Study of Genesis/The Binding of Issac
Pre-Lesson Activity[edit | edit source]
Biblical Text[edit | edit source]
- Read Genesis 20:1 - 20
- As you read note what your reaction is to the events, especially the dynamic between God and Abraham.
- Try to notice how the author guides your expectations and understanding of the account.
Biblical Commentary[edit | edit source]
Related Passages[edit | edit source]
- Read Jeremiah 32:35 this is ESV see notes below
- How do these texts affect your understanding of the passage?
Comments on the Text[edit | edit source]
- A Wikipedia Summary of various opinions on the Binding of Isaac
- A discussion from the Jewish perspective by Louis Jacobs, the rabbi emeritus of the New London Synagogue, an author and lecturer at University College in London and at Lancaster University.
Lesson[edit | edit source]
Today's reading will be dealt with in ? sections. First we'll consider the outrageousness of God commanding Isaac's sacrifice. Then we'll look at various understandings that have been offered, then I will offer my point of view. I encourage you to interact with what I present and see what you think. I also welcome your comments.
Human Sacrifice :: Outrageous![edit | edit source]
Reaction of readers[edit | edit source]
What was your reaction as you read the material assigned from Genesis? If you are like me and the the referenced materials you probably agonized over God's command. Let me disspell a modern misreading of the text. Whatever else this text is, this is not child abuse, Isaac is likely an adult man in this account. If he is being bound and sacrificed it is only because he agreed to it.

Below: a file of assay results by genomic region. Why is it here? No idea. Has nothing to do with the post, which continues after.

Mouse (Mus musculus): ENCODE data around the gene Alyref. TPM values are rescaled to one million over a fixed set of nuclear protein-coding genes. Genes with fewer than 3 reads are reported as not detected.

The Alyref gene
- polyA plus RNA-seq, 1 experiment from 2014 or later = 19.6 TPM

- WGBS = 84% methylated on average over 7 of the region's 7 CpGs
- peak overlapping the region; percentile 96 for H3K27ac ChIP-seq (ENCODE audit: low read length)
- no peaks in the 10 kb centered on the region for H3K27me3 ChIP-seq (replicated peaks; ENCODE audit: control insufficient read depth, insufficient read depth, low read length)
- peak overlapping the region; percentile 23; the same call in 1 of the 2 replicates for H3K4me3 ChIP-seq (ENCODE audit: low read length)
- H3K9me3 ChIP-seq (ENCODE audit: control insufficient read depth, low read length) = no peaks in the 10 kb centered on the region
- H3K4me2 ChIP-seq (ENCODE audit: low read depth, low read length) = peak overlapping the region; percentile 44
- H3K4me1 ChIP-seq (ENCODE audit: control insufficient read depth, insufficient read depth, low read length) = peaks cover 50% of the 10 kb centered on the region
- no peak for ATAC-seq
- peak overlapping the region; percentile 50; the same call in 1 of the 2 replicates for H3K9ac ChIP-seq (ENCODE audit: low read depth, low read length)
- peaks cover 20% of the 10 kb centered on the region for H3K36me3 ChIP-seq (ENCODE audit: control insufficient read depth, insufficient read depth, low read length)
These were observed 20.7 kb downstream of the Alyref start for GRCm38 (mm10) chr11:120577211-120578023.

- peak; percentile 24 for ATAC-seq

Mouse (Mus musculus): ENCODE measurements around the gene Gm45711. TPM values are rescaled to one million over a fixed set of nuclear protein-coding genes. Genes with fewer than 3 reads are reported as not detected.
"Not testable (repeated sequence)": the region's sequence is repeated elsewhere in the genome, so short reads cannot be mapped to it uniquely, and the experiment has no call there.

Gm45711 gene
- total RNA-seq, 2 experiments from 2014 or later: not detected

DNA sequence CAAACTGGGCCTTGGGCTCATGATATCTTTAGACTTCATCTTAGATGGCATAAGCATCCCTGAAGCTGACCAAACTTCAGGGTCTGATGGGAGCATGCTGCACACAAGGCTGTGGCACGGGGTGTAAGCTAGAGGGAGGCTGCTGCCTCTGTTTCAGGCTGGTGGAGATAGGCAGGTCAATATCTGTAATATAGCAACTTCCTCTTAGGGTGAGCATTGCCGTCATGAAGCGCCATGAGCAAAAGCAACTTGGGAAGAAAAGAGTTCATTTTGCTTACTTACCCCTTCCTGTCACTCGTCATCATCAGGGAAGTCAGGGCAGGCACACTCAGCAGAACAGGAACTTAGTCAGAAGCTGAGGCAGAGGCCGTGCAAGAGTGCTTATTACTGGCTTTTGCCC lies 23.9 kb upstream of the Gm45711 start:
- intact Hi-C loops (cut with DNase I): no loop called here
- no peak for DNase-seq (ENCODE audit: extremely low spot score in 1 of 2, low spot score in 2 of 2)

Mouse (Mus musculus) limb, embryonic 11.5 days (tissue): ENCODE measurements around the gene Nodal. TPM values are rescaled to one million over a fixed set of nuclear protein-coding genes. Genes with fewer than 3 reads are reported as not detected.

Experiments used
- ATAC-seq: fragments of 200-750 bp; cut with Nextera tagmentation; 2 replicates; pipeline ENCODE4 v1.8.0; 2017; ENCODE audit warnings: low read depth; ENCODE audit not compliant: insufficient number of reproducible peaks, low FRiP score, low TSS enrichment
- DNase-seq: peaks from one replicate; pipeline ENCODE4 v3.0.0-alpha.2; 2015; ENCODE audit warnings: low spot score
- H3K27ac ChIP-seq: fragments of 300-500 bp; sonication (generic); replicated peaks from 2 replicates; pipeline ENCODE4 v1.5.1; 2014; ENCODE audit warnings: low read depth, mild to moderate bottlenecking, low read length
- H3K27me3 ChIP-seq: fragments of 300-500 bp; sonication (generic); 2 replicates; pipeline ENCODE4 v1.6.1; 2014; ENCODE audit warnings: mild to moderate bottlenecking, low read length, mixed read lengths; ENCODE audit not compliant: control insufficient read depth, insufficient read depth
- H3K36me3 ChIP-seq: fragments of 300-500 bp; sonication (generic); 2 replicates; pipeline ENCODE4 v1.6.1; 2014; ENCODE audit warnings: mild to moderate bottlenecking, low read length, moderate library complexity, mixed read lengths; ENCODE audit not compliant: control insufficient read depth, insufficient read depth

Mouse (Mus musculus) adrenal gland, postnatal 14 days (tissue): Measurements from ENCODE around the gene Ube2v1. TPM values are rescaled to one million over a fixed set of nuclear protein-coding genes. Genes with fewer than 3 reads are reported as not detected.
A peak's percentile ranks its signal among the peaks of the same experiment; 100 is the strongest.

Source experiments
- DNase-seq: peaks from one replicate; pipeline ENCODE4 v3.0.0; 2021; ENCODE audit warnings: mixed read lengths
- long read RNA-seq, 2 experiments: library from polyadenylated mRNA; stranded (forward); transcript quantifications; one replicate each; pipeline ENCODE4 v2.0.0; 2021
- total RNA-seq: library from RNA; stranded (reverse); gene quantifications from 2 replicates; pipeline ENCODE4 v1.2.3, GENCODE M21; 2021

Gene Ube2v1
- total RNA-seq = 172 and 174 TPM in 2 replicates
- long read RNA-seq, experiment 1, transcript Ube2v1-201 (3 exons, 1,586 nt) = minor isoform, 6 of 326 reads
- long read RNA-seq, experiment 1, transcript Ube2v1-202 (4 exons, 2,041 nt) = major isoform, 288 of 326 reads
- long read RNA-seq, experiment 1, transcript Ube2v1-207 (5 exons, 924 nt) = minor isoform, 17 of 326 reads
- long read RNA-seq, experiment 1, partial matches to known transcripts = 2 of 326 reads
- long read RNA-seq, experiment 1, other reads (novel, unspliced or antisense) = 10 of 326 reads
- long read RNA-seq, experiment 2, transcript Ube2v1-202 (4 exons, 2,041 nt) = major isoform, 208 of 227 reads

Indications within the text[edit | edit source]
As we look at the scripture there are a number of clues that this was meant to be outrageous. It is called a test which distances the authoritative voice of the narrator and God from the command.
The building of phrases, your son, whom you love.
Grammatically we have evidence this was outrageous, the particle נָא (na') in the command. This particle serves as an intensifier that can sometimes be translated as please but it is often not translated into English. (The KJV uses 'I pray' in Genesis 12:13 repeatedly in Genesis 18 Judges 9:38 and in other passages.) The English versions (NKJV, NASB, NIV or ESV) do not translate it directly in this verse. Hamilton (NICOT) shows the location of the partical. He translates:
Then He said: 'Take, please, your son, your precious one who you love, Isaac, and go to the land of Moriah, where you shall offer him up as a burnt offering on one of the peaks I will identify for you'.
נָא (na') occurs frequently in the Hebrew portions of scripture, but only 4 times when God addresses people. In each case, God makes a amazing request of them--and three of these are to Abraham!
- In Genesis 13.14, Abram (he has not been renamed Abraham yet), still childless, has just given the best of the land to his closest relative, Lot. God tells Abraham to "lift up please your eyes and see" to the north, to the south to east and to the sea, God promises him and his offspring all that land. I translated נָא (na') as please.
- In Gen 15.5, Abram, still childless, has proposed to make one of his servants his heir. God brings Abraham outside and says "look please heavenward" and number the stars, So shall your offspring be!
- Here in Gen 22.2, God commands Abraham to kill his miraculously-born son, his beloved son, his only son through whom all the promises of descendants, land and blessing will come!
- In Exodus 11.2, God tells Moses "speak please" to the the slave Israelites and order them to ask their Egyptian associates for their jewelry!
Why would God ask such a thing?[edit | edit source]
This is so not like God! Jeremiah 32:35 and Leviticus both forbid human sacrifice, why would God ask what he forbids?